The creditor may not take any legal or other action to collect the disputed amount and related charges (including finance charges) during the investigation and the creditor may not threaten your credit rating or report you as delinquent while your bill is in dispute. However, after the investigation is completed and the creditor finds you owe the disputed amount, they begin collection procedures.
However, if the creditor reports you to a credit bureau as delinquent, the report also must state that you don’t think you owe the money. The creditor must tell you who gets these reports.
When a creditor fails to follow procedures
Failure to follow procedures can result in a creditor not being able to collect the amount in dispute, or any related finance charges, up to $50, even if the bill turns out to be correct. For example: If a creditor acknowledges your complaint in 45 days which is 15 days too late or takes more than two billing cycles to resolve a dispute, the penalty applies.
The penalty also applies if a creditor threatens to report to the credit bureaus or improperly reports to the credit bureaus your failure to pay to anyone during the dispute period.
Violations of the Fair Credit Billing Act
You can sue a creditor who violates the Fair Credit Billing Act (FCBA). If you win, you may be awarded damages, plus twice the amount of any finance charge as long as it’s between $100 and $1,000.
The court also may order the creditor to pay your attorney’s fees and costs. Credit card companies can be reported to the Consumer Financial Protection Bureau for violations of the Fair Credit Billing Act. Visit the CFPB here. View the entire Fair Credit Billing Act
Fair Credit Billing Act (FCBA) vs. Fair Credit Reporting Act (FCRA)
Both the Fair Credit Billing Act (FCBA) and the Fair Credit Reporting Act (FCRA) are federal laws related to consumer credit, they serve different purposes and address distinct aspects of credit reporting and billing practices.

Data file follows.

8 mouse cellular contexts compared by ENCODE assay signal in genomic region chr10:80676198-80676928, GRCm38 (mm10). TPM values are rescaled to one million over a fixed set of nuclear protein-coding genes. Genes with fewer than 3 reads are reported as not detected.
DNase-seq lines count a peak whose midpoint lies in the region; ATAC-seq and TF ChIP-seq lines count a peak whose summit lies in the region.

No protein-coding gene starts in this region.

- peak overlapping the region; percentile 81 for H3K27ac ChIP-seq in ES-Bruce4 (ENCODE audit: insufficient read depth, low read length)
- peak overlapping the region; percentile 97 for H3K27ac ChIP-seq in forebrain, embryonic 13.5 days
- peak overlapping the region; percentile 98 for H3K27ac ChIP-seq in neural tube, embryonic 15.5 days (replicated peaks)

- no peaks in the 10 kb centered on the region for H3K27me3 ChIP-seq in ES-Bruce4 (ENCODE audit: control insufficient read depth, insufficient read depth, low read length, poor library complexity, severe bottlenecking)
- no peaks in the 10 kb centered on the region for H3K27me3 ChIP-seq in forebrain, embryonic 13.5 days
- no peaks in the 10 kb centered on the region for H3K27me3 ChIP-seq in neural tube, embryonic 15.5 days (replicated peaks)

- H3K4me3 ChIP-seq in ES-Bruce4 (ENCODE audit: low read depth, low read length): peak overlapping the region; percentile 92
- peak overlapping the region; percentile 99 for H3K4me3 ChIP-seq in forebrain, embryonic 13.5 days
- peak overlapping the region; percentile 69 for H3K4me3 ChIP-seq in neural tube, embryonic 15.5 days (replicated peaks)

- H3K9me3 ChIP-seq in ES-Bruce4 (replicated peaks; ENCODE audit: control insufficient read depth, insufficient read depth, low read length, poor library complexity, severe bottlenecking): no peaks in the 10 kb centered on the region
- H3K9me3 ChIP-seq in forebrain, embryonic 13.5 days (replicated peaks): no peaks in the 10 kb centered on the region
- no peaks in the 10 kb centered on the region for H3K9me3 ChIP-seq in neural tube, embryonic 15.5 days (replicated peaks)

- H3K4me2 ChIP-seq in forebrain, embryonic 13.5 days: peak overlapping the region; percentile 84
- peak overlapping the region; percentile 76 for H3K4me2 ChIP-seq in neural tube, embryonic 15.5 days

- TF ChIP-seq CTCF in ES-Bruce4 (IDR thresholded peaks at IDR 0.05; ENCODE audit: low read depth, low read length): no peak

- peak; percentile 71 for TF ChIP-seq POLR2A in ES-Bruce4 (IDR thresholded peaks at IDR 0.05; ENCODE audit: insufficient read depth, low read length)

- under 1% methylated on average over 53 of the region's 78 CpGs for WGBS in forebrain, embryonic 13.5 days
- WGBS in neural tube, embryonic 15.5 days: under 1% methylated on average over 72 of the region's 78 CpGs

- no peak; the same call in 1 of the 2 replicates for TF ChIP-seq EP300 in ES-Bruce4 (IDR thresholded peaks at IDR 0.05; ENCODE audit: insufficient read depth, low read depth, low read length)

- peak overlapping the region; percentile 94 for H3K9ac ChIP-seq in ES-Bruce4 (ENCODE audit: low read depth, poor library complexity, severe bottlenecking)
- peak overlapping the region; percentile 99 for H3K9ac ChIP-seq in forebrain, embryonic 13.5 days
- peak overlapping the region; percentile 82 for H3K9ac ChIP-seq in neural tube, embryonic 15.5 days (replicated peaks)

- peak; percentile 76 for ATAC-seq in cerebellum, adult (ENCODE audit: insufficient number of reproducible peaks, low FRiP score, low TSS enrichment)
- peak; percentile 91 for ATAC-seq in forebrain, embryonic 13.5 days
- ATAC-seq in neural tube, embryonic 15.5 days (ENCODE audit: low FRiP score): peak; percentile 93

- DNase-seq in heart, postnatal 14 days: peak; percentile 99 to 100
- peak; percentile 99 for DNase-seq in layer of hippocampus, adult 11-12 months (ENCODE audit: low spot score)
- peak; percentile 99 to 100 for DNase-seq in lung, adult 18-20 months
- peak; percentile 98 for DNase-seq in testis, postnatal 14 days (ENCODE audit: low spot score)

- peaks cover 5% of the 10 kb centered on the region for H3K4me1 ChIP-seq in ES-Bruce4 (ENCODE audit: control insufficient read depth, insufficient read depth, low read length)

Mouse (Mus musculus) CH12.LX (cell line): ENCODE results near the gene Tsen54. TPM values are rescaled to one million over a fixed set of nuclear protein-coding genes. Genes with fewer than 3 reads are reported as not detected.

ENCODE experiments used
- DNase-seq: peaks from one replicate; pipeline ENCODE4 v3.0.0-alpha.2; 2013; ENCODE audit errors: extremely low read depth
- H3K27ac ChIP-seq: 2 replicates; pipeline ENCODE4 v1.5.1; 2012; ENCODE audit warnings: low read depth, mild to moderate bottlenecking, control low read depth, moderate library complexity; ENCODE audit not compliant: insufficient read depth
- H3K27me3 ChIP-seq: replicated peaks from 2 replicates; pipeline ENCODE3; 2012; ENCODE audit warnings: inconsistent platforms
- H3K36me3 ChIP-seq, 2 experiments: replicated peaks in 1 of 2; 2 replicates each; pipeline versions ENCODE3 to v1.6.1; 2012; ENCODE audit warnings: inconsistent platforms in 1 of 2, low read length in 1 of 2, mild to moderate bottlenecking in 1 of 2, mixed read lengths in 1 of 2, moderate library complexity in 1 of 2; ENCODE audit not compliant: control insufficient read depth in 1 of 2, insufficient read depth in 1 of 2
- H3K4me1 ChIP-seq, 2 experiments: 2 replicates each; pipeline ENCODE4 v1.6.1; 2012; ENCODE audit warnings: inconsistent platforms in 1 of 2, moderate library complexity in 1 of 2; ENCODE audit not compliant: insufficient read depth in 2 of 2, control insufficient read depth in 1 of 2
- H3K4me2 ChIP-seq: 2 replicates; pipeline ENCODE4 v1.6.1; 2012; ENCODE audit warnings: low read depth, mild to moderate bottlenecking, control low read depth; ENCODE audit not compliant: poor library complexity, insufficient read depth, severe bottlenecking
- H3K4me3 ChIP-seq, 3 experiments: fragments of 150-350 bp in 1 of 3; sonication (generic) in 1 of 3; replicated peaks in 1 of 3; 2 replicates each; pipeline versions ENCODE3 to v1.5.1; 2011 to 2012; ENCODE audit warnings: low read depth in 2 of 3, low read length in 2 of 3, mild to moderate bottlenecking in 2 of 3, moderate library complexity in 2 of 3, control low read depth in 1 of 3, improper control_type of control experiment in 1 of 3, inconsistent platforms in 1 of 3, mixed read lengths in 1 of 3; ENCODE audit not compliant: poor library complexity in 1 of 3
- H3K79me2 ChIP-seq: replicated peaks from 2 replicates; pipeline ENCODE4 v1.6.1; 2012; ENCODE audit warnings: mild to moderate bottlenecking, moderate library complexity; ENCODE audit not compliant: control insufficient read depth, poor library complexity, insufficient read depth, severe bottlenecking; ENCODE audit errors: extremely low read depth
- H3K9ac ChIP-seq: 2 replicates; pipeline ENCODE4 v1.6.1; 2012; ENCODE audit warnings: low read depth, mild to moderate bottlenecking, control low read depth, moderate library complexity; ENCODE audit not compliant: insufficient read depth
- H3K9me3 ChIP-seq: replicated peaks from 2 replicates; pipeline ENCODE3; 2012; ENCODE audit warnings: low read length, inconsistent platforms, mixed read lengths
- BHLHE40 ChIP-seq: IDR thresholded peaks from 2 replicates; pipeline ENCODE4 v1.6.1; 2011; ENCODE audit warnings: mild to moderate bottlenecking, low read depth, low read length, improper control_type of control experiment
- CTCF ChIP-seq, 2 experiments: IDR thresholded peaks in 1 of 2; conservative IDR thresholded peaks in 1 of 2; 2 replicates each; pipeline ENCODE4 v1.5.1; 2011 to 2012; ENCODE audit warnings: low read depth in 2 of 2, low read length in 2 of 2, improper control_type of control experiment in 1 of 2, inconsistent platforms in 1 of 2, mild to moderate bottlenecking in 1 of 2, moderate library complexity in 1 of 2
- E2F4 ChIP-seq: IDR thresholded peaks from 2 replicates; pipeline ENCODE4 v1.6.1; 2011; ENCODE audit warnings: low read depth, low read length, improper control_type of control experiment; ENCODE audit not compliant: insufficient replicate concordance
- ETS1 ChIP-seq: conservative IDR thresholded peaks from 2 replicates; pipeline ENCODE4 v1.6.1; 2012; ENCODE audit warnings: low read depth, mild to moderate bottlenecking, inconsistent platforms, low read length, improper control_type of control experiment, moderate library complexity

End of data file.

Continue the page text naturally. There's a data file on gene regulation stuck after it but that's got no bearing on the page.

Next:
Here’s a brief overview of the key differences between the two:
Fair Credit Billing Act (FCBA):
- Purpose: The FCBA primarily focuses on protecting consumers from unfair billing practices by creditors.
- Scope: It applies specifically to credit card transactions, allowing consumers to dispute and correct billing errors on their credit card statements.
- Key Provisions:
- Establishes procedures for consumers to dispute billing errors.
- Limits the liability of consumers for unauthorized credit card charges.
- Requires credit card issuers to promptly investigate and resolve billing disputes.
- Provides temporary crediting of disputed amounts during the investigation.
Fair Credit Reporting Act (FCRA):
- Purpose: The FCRA is more comprehensive and addresses the accuracy, fairness, and privacy of information in consumer credit reports.
- Scope: It covers a broader range of credit reporting activities, including credit reporting agencies, creditors, and consumers.
- Key Provisions:
- Regulates the collection, reporting, and use of consumer credit information.
- Requires accuracy and fairness in the preparation of credit reports.
- Grants consumers the right to access their credit reports and dispute inaccuracies.
- Imposes obligations on credit reporting agencies to investigate and correct disputed information.
- Specifies how long certain information can stay on a consumer’s credit report.